Honolulu police chief needs to heal schism with ranks
A survey of Honolulu police officers is highly critical of Chief Boisse Correa's leadership.
HONOLULU Police Chief Boisse Correa gets high marks from the Honolulu Police Commission
, but not by the rank and file of the city's finest. A survey of police officers by their union
shows that their relationship with the chief needs fixing. Correa would be mistaken to dismiss the survey as union carping.
The Police Commission praised Correa last week as "exceeding expectations and exemplary" since becoming police chief in August 2004. The commission rated his performance in the areas of "leadership qualities, managerial skills and communication with the Police Commission."
That is not the view of Correa from the perspective of those who work beneath him, according to a survey taken last month by the State of Hawaii Organization of Police Officers, the officers' union. In lopsided numbers, they responded that Correa fails to support, inspire, communicate with or deal fairly with them, and 78.3 percent wish they had a different chief.
The responses paint a picture of a chief who is unapproachable by underlings. In most of 15 categories, more than two-thirds of officers give him low ratings, while the percentage of those who gave him acceptable ratings were in single digits. His most positive area was in delegating authority; more than half the officers said he is comfortable in doing so.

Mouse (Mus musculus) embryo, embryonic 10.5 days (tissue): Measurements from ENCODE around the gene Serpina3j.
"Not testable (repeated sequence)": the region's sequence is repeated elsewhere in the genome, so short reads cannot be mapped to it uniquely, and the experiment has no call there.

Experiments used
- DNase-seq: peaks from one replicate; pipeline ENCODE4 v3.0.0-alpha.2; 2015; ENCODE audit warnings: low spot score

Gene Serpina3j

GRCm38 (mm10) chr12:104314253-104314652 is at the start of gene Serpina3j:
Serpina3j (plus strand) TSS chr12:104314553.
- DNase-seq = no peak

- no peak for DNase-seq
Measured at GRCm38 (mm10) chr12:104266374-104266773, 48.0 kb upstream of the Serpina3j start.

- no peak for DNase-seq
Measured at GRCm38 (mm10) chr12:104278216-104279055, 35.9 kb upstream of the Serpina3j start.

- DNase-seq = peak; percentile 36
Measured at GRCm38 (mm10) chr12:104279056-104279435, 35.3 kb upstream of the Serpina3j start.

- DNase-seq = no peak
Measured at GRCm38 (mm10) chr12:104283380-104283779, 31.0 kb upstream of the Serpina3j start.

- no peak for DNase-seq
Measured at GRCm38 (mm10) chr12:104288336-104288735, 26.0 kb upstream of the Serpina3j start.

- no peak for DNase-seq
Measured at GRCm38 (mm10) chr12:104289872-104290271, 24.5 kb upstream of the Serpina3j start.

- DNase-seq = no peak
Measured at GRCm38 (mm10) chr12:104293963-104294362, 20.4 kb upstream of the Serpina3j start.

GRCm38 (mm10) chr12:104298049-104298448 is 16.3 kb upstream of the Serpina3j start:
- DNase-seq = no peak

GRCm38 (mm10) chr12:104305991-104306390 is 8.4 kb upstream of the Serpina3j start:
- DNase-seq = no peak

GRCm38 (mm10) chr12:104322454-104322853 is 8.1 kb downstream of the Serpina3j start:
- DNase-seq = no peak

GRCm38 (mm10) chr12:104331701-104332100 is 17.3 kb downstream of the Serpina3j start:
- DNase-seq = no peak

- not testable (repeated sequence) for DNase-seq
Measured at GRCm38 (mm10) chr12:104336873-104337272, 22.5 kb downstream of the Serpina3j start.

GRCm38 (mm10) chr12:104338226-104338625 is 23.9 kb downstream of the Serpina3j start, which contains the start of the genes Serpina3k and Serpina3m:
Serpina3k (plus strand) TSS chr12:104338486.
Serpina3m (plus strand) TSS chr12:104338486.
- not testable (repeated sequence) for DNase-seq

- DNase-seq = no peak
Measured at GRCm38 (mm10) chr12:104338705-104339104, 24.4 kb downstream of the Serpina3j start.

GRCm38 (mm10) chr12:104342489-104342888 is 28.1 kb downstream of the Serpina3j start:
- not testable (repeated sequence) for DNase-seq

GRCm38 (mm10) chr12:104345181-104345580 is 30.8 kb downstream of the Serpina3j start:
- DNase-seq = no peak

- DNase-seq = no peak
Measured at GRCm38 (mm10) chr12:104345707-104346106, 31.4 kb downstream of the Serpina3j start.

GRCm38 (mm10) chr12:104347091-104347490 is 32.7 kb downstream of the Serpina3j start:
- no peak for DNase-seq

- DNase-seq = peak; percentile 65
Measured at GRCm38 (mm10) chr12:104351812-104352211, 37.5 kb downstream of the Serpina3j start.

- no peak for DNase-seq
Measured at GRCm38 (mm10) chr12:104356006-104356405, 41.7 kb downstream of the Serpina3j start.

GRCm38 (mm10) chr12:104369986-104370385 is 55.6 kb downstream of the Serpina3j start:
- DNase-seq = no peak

William Puette, director of the Center for Labor Education & Research at the University of Hawaii's West Oahu campus, concluded that the perception that Correa "lacks appropriate leadership skills is widespread and demoralizing." Officers' comments "were overwhelmingly negative," he wrote, accusing Correa of "micromanaging the department" and "drawing resources away from ordinary police duties to build up a homeland security unit for political reasons."
About 57 percent of Honolulu's 1,877 officers responded to the survey. Puette described that response as high and reflective of the police force in terms of gender and seniority, establishing the survey's "sound" validity.
Correa questioned that validity, asserting in a written statement that he "would expect to see a high number of officers leaving, an increase in complaints and other changes." More than three-quarters of the respondents indicated they think about leaving the department at least some of the time.
He added that police chiefs frequently make decisions that are unpopular and said he "will never compromise my integrity or the department's integrity for the sake of my popularity."
Detective Alex Garcia, the union's Oahu chairman, said he is not asking for Correa's removal but rather "a change in his attitude to work with us and not against us." Garcia said a series of meetings with Correa are scheduled to address the officers' concerns. Both sides should enter those discussions with constructive goals.